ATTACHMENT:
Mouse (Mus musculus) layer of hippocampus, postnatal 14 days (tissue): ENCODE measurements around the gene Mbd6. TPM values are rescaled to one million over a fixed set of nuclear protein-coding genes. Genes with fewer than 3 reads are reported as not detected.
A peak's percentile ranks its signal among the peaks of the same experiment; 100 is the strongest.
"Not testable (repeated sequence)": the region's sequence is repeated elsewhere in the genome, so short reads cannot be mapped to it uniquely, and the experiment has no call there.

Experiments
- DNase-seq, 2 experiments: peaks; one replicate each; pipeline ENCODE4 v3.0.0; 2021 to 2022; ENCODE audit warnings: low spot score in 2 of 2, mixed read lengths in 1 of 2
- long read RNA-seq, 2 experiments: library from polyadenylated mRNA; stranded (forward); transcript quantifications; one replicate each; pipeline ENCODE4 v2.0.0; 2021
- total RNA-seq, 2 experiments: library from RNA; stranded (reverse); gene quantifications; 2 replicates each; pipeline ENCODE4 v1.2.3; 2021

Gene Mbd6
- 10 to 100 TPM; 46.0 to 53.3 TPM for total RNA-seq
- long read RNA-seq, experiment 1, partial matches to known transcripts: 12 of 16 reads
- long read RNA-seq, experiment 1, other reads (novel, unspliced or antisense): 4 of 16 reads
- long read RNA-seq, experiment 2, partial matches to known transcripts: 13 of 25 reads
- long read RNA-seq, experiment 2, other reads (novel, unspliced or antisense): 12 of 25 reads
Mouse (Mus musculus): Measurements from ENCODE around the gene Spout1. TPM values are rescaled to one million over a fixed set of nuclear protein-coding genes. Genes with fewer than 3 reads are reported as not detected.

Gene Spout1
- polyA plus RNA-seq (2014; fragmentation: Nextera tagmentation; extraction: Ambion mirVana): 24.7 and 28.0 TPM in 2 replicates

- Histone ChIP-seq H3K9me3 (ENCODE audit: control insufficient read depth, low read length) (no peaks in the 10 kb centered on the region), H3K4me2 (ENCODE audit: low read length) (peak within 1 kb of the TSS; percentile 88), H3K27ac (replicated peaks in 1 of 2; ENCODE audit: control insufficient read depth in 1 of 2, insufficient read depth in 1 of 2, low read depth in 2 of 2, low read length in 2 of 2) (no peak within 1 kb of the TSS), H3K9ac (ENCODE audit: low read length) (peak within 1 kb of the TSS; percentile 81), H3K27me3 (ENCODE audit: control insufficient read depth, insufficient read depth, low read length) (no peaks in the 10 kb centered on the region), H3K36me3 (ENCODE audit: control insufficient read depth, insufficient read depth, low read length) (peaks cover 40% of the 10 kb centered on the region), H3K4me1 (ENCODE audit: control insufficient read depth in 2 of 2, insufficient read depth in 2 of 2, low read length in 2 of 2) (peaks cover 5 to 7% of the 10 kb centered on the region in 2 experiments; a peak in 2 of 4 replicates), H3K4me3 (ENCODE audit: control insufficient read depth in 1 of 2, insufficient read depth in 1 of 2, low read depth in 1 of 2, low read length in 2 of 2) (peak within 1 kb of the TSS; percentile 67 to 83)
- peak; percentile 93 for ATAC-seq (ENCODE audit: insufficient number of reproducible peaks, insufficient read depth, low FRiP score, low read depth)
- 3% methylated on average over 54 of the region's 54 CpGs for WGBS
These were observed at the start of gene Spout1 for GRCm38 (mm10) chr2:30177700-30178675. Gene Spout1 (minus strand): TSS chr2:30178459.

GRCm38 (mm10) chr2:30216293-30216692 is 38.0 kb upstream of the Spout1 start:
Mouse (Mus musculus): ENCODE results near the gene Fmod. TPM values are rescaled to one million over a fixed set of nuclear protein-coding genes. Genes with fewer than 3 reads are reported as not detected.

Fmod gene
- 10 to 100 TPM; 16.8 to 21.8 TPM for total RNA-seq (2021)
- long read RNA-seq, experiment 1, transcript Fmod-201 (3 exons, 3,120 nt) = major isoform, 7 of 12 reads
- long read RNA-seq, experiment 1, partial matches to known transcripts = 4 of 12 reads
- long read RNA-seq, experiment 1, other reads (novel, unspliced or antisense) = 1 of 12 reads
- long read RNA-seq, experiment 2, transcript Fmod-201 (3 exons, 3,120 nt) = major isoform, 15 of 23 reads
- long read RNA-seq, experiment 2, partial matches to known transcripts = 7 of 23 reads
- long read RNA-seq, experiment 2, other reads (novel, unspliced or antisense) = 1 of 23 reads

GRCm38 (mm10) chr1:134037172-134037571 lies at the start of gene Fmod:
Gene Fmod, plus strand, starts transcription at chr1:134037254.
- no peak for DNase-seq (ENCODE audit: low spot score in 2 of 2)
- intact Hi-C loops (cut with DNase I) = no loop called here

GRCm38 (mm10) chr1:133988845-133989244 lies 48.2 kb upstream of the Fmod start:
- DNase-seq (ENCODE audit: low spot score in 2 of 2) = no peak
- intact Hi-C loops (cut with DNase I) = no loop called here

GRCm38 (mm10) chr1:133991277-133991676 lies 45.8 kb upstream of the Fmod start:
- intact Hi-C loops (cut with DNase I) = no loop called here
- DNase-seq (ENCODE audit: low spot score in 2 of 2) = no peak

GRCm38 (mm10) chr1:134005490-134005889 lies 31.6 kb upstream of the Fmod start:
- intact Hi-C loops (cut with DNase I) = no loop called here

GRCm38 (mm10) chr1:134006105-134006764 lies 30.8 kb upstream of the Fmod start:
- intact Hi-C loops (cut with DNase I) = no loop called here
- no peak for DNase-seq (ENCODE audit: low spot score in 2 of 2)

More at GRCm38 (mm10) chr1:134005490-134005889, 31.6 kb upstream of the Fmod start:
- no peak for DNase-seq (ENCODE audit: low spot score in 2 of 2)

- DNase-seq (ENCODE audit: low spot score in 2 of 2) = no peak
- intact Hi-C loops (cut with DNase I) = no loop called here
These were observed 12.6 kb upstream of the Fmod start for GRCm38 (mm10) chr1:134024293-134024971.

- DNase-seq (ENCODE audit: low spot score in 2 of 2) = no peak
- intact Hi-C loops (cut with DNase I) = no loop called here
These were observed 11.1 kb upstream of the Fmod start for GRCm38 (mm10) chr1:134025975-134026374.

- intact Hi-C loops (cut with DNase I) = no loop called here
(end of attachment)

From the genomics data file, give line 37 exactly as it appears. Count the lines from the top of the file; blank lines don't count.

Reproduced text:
- intact Hi-C loops (cut with DNase I) = no loop called here